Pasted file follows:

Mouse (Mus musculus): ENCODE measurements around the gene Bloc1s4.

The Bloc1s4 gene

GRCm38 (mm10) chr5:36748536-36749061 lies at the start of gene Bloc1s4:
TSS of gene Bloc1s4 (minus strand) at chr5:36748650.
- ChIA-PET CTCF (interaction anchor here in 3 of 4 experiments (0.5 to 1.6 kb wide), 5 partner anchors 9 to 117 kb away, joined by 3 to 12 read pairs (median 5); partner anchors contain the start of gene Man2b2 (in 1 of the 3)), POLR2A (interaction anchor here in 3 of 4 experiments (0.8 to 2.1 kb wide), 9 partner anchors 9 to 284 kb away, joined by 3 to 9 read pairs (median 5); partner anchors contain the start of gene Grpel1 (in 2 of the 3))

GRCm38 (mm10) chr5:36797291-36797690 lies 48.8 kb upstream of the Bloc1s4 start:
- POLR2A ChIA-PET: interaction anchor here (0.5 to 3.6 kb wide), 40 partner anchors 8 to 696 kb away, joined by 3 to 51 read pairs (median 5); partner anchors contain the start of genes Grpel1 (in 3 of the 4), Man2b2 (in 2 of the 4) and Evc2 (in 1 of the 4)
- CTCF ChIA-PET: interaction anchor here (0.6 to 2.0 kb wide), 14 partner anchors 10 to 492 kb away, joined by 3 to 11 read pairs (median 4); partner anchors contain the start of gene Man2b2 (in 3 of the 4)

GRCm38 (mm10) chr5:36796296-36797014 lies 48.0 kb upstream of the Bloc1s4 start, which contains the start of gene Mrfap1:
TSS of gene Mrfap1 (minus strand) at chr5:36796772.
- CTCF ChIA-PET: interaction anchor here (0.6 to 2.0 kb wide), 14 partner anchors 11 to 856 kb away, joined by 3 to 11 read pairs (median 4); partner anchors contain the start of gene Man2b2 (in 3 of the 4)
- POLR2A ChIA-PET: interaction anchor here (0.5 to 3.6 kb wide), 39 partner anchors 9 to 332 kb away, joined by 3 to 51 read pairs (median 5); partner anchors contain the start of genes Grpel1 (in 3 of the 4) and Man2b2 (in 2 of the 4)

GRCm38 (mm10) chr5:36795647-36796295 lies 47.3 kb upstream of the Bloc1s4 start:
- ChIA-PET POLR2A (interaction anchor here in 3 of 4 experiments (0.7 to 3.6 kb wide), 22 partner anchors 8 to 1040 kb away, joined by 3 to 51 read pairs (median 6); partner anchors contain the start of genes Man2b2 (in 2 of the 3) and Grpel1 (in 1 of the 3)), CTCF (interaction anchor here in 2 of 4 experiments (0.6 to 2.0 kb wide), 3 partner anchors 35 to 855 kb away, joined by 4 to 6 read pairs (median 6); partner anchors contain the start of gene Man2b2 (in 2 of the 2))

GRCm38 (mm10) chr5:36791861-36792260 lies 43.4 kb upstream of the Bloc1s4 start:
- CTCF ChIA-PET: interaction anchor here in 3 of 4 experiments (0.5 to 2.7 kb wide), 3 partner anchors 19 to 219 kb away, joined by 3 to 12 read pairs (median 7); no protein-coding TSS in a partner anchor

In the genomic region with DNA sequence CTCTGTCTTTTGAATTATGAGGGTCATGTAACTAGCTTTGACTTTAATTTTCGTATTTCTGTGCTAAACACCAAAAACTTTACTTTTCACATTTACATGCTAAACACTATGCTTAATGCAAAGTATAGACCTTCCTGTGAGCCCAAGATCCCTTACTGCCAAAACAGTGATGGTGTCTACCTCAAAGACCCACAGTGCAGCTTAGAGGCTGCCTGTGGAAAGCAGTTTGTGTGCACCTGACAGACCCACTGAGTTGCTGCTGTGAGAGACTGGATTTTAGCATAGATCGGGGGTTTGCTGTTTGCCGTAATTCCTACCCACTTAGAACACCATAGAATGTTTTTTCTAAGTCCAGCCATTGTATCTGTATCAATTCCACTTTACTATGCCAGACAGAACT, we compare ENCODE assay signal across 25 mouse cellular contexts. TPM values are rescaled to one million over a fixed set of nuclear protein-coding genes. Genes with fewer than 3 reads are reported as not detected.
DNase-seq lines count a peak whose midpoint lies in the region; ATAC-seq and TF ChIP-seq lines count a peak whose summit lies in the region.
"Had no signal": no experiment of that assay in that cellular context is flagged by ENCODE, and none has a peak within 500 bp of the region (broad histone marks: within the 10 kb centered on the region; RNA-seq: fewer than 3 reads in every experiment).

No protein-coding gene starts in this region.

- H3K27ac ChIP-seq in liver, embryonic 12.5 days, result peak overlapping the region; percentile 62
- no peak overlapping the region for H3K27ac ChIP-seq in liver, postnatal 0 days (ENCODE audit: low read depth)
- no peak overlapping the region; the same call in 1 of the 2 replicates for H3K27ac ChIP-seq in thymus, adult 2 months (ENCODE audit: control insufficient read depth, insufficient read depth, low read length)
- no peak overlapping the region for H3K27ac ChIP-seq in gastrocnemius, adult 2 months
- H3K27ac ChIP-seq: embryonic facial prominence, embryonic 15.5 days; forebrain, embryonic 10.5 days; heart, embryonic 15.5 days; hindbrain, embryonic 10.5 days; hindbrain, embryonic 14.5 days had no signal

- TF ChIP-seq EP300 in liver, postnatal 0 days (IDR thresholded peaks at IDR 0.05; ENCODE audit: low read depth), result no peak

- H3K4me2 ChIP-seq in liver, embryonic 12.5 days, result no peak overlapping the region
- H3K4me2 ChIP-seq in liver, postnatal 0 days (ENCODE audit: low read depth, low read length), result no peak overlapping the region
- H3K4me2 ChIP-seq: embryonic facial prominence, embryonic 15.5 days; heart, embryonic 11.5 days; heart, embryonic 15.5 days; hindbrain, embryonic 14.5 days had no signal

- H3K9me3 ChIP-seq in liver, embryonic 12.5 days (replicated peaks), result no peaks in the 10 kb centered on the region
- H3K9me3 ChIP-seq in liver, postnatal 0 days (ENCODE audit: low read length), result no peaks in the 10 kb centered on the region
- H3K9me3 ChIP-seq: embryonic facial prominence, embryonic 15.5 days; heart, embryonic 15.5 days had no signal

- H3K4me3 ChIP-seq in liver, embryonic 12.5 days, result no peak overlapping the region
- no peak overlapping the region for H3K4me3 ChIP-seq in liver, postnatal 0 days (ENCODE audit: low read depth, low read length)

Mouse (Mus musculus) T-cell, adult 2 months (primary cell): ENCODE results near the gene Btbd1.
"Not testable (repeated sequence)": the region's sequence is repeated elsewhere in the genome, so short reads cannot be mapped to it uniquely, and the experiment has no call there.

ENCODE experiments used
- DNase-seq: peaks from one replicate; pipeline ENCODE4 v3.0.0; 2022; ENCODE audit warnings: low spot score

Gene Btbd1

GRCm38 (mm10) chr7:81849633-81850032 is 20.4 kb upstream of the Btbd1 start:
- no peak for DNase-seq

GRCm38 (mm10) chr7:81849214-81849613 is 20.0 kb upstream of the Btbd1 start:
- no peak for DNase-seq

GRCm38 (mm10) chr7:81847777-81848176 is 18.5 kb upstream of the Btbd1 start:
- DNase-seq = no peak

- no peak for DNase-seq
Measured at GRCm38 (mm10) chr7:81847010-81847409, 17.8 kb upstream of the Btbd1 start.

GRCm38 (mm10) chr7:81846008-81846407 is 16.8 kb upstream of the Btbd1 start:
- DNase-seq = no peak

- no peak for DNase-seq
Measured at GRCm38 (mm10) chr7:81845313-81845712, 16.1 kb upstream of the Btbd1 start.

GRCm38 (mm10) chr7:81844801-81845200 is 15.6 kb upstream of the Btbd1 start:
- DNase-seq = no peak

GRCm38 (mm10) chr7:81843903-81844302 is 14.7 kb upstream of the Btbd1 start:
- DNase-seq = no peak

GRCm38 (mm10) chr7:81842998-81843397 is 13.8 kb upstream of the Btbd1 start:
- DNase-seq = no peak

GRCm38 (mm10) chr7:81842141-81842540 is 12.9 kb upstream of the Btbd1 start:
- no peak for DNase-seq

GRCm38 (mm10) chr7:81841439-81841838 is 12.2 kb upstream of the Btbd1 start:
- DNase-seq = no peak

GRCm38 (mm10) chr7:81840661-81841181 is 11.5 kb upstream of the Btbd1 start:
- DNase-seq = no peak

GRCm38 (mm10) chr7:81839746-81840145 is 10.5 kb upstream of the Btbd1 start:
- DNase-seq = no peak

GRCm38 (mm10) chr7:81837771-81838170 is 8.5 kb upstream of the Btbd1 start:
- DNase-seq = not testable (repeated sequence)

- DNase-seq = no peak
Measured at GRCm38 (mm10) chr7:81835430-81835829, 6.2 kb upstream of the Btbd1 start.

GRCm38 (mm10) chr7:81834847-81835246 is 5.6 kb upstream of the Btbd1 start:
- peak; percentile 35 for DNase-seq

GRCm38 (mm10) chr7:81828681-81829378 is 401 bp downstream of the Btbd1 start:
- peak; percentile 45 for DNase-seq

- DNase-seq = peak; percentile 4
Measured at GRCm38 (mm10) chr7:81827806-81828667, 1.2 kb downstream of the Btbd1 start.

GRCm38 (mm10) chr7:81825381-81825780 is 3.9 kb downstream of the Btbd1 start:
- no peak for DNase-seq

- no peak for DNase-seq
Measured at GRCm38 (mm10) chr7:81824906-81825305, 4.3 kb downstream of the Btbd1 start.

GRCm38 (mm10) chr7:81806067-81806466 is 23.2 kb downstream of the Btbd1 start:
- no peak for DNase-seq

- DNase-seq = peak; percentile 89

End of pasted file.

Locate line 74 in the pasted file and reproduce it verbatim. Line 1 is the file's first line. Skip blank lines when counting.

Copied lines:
- DNase-seq = peak; percentile 4